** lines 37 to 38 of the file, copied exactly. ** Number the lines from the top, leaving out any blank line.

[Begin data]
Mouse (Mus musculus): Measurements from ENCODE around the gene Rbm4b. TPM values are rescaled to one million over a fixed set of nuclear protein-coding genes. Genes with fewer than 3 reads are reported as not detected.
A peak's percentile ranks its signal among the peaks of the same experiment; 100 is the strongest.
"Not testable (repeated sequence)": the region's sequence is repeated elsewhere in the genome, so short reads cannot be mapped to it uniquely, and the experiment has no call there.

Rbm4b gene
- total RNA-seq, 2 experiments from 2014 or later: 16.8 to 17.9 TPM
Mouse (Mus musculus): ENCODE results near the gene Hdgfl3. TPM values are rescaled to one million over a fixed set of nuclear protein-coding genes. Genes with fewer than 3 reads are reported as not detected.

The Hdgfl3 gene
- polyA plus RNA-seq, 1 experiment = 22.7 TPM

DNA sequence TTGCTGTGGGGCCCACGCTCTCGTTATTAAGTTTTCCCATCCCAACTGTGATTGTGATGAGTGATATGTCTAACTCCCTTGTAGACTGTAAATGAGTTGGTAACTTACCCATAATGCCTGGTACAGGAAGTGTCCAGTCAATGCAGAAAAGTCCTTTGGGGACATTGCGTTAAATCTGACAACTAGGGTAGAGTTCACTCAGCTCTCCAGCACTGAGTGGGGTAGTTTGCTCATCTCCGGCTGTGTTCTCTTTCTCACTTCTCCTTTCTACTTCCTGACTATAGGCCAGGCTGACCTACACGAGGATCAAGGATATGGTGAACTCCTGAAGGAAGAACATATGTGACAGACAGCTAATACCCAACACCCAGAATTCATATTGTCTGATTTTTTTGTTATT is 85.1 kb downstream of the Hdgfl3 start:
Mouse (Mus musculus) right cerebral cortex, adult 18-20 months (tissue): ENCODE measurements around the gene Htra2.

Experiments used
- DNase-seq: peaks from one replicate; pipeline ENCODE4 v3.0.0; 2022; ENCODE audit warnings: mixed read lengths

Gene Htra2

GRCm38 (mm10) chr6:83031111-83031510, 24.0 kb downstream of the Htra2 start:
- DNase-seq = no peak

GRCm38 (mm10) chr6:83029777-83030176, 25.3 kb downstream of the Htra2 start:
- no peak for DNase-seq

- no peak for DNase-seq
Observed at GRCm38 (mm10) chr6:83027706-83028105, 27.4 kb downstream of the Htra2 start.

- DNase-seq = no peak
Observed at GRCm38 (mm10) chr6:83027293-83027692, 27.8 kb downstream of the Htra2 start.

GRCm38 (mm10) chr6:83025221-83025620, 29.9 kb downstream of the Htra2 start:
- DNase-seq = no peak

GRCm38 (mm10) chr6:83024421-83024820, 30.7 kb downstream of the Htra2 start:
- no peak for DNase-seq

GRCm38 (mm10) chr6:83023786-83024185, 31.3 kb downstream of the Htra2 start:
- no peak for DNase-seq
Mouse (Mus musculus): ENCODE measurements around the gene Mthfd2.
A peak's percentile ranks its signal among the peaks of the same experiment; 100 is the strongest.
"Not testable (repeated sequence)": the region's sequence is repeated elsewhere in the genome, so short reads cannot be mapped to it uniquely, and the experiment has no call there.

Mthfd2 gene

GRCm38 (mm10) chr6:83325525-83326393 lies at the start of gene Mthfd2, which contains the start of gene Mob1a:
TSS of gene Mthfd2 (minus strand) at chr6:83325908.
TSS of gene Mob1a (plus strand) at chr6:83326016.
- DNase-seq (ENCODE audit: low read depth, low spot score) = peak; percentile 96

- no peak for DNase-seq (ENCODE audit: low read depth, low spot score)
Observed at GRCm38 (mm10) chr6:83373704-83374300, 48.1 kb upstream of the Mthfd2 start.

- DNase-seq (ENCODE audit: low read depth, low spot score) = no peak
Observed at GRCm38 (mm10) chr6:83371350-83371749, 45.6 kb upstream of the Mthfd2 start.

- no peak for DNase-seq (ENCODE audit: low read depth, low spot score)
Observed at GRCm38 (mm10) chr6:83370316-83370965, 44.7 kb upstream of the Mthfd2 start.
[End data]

Observed at GRCm38 (mm10) chr6:83373704-83374300, 48.1 kb upstream of the Mthfd2 start.

- DNase-seq (ENCODE audit: low read depth, low spot score) = no peak